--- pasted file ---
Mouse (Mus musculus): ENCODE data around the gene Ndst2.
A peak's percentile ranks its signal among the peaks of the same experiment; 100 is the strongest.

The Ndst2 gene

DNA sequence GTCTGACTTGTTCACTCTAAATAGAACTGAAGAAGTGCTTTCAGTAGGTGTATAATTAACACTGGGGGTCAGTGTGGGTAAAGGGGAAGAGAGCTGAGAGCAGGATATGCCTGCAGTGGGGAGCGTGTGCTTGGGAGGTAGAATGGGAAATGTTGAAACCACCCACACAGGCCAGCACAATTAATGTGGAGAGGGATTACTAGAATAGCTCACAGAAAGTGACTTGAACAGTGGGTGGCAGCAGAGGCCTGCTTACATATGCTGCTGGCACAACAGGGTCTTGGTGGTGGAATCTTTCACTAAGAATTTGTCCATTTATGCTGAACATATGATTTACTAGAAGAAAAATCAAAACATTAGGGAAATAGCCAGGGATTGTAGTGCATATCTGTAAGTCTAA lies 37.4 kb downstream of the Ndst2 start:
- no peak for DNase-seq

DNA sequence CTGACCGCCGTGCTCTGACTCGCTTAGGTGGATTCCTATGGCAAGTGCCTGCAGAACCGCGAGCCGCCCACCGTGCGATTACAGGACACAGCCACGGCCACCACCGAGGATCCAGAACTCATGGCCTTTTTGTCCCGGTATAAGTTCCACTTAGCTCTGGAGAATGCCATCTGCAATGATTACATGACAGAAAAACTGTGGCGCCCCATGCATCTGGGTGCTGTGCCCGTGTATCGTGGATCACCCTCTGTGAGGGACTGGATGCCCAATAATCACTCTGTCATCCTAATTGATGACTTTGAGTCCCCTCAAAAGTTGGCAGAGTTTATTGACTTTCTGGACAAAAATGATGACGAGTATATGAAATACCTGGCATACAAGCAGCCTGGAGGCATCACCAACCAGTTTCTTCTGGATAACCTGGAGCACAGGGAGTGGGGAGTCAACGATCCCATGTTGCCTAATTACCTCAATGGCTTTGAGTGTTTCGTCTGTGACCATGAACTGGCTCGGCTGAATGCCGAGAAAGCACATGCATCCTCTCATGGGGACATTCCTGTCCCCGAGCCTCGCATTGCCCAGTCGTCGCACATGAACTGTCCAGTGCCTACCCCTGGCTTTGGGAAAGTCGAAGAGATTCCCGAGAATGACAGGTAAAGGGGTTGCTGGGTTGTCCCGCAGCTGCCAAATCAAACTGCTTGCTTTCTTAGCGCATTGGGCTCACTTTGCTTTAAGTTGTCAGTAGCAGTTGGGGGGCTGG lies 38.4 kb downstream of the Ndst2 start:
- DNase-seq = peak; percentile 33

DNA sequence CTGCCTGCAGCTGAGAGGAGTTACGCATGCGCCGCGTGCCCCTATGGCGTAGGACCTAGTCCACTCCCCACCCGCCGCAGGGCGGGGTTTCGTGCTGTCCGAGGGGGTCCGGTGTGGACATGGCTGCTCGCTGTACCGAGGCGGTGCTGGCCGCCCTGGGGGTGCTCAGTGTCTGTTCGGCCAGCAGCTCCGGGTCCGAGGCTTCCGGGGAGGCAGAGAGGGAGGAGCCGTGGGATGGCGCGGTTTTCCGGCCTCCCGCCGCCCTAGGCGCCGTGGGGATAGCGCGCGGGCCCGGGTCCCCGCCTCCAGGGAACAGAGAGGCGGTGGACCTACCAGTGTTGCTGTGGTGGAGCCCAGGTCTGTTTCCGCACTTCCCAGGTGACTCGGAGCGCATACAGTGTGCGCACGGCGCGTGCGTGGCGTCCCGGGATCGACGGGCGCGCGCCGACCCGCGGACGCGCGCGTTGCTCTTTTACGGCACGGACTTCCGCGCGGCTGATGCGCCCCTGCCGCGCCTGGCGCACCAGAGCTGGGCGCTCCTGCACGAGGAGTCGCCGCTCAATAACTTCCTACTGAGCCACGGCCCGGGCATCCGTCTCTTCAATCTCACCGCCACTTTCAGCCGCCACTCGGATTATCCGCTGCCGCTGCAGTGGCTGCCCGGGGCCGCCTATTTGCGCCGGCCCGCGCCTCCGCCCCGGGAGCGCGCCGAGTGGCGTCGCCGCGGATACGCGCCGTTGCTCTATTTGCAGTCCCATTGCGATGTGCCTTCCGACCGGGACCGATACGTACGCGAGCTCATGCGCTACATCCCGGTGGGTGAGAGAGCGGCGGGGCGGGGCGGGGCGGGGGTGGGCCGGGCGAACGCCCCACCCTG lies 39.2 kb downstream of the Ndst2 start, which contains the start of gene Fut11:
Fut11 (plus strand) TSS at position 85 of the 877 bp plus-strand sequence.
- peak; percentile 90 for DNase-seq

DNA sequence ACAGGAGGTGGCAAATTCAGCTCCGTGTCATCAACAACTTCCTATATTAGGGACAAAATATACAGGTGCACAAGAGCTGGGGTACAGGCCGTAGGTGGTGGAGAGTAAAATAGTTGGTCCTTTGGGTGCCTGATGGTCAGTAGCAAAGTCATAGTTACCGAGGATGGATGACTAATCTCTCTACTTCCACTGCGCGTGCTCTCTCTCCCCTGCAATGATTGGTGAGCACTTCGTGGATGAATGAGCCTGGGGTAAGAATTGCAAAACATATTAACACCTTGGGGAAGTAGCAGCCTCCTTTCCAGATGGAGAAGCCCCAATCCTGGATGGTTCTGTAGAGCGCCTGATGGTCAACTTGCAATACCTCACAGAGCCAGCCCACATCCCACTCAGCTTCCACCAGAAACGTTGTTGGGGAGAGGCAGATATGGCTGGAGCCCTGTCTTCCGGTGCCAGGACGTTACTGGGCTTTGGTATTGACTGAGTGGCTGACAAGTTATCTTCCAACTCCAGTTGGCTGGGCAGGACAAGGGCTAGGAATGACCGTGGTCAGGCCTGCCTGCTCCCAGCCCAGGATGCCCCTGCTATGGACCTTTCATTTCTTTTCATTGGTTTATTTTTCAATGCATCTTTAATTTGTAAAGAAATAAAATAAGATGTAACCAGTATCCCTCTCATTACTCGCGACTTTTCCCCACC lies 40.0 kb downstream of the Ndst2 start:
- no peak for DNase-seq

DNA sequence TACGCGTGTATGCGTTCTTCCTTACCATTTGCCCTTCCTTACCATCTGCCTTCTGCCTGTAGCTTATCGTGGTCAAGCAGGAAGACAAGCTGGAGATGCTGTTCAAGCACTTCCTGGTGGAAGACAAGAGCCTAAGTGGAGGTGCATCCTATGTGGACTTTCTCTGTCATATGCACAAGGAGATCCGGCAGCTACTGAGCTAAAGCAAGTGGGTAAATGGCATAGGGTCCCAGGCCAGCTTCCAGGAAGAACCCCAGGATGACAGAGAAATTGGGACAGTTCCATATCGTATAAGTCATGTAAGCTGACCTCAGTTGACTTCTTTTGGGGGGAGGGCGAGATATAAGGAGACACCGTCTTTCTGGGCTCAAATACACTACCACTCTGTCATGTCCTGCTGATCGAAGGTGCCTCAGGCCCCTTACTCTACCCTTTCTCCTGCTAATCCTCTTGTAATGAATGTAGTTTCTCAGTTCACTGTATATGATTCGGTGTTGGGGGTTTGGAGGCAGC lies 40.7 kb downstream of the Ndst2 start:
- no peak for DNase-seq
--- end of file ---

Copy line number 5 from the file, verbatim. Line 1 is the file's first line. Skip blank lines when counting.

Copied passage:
- no peak for DNase-seq